Both of South Carolina’s Republican U.S. senators are challenging President Donald Trump’s statements Tuesday equivocating about the violence at a white supremacist rally over the weekend.
Lindsey Graham, R-Seneca, said Trump’s words were “dividing Americans.” Tim Scott, R-North Charleston, took an apparent swipe at fellow Republican Trump on Twitter, calling for leadership that sees “no gray area” with racism.
Their remarks came after Trump reiterated Tuesday that he blames “both sides” for violence in Charlottesville, Va.
During a press conference, Trump blamed both neo-Nazis and Ku Klux Klan members, who rallied against the removal of a Confederate monument, and counter-protesters — some of whom were injured and one killed when a driver drove his car into a crowd on a Charlottesville street.
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“What about the alt-left that came charging at the, as you say, the alt-right?” Trump said. “Do they have any semblance of guilt?”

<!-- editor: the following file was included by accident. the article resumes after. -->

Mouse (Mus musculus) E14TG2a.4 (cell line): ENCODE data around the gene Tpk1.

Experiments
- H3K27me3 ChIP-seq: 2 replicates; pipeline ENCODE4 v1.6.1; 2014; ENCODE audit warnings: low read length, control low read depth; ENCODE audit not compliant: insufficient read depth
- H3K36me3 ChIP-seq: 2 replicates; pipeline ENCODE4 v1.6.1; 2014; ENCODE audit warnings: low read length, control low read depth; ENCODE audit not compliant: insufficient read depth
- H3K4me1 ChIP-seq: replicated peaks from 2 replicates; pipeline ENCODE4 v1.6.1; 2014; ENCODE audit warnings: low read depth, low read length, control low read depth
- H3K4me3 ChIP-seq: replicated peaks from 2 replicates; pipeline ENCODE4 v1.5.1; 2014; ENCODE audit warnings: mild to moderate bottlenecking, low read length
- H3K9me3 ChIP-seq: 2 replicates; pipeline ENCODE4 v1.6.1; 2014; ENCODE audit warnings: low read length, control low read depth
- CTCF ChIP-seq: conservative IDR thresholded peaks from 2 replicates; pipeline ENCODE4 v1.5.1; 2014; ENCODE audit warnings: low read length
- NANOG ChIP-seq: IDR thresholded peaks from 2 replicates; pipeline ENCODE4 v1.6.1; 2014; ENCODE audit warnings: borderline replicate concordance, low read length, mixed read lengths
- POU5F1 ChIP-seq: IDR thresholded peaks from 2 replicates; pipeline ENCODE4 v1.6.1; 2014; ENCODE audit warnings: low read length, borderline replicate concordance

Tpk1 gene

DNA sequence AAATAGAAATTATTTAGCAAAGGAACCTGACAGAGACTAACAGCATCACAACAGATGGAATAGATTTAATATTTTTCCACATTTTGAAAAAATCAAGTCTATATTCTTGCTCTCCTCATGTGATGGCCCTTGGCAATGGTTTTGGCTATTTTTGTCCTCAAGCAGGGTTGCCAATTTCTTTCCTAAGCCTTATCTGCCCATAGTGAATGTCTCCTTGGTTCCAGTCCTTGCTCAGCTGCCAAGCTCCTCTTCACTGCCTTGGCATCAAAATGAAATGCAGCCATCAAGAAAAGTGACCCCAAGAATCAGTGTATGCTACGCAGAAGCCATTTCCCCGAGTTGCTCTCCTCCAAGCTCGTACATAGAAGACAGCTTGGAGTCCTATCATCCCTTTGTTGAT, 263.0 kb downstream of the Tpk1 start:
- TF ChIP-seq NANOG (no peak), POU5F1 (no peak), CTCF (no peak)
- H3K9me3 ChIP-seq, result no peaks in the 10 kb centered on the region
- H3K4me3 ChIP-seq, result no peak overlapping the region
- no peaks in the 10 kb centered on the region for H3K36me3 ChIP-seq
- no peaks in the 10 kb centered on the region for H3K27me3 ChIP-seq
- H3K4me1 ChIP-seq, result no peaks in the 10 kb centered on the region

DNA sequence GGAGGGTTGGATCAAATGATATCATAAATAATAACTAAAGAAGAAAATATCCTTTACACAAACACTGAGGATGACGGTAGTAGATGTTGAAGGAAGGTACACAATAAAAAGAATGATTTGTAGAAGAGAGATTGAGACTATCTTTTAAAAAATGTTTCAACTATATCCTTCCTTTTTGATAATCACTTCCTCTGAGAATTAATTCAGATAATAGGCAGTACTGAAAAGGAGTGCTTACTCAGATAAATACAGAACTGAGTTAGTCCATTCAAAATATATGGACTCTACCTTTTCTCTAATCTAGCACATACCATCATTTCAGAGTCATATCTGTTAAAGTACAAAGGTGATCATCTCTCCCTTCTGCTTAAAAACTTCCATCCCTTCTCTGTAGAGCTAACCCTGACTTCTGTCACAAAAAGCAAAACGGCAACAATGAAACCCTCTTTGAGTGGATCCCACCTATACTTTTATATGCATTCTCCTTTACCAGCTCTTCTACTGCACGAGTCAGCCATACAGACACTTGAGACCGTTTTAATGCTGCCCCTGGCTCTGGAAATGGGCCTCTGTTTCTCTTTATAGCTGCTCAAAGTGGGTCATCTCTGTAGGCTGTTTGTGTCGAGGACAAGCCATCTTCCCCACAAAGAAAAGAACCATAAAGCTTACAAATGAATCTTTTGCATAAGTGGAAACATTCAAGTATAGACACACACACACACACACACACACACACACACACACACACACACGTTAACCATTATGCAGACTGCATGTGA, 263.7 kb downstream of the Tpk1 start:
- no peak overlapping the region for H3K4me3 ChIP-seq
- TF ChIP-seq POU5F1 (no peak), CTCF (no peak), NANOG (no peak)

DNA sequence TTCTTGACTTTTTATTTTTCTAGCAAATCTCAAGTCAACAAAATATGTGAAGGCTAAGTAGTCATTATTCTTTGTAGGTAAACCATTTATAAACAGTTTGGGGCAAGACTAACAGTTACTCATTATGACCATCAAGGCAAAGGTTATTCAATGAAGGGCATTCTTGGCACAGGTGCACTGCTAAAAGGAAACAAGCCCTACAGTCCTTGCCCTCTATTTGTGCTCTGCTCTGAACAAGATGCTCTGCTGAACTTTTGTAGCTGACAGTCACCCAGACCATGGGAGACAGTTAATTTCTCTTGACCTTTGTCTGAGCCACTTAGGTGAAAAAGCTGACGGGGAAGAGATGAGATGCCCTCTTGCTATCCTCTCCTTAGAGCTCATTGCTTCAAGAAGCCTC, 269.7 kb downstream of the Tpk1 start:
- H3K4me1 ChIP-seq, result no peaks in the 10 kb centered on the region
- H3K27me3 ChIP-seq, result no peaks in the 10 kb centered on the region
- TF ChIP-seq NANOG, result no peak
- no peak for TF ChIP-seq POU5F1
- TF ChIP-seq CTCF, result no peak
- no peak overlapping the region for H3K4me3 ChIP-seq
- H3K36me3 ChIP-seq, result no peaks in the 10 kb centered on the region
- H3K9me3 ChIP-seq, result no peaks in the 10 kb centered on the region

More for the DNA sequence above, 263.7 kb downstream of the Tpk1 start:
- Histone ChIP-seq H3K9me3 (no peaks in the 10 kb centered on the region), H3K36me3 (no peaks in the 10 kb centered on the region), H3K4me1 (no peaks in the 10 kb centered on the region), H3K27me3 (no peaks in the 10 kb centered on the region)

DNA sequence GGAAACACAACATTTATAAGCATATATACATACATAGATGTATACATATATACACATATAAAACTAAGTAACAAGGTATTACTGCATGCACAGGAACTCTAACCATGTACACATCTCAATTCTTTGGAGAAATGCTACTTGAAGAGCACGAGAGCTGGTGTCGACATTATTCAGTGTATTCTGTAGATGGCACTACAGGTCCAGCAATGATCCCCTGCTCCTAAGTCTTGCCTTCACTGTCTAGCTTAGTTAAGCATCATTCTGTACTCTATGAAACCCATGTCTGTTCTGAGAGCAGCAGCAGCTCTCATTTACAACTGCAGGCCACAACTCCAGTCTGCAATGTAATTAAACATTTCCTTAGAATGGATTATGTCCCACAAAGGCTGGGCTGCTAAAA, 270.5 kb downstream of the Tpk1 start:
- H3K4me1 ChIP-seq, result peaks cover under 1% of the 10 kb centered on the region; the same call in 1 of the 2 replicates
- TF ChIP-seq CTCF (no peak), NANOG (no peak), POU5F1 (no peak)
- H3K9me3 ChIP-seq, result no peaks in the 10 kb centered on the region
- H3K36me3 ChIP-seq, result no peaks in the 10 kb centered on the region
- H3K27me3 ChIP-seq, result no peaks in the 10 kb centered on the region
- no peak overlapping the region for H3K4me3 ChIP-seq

Just hours later Tuesday, Scott tweeted: “My party&our nation must stand united against hate, racism& groups/individuals who want to reject the truth that we are all from one blood.”
“The moral authority of this nation rests upon clarity of convictions & actions that reinforce our commitment to the greater good for all!” he said.
In a statement Wednesday, Graham challenged Trump’s comments directly.
“Your words are dividing Americans, not healing them,” Graham said Wednesday, adding Trump should do more to bring the country together.
Scott didn’t mention Trump by name in his Twitter feed but said he wanted to send a message from “my house to the White House.”
“Our American family deserves conspicuous, determined leadership that stands in the gap for principles of freedom and the pursuit of liberty,” Scott wrote. “There is absolutely NO gray area when it comes to condemning groups who breed on racism, hate and division.”
A memorial service was held Wednesday for Heather Heyer, a 32-year-old Charlottesville woman killed in the car attack.
“President Trump took a step backward by again suggesting there is moral equivalency between the white supremacist neo-Nazis and KKK members who attended the Charlottesville rally and people like Ms. Heyer,” Graham said. “I, along with many others, do not endorse this moral equivalency.
“Many Republicans do not agree with and will fight back against the idea that the Party of Lincoln has a welcome mat out for the David Dukes of the world,” Graham said, referring to a onetime Klan leader.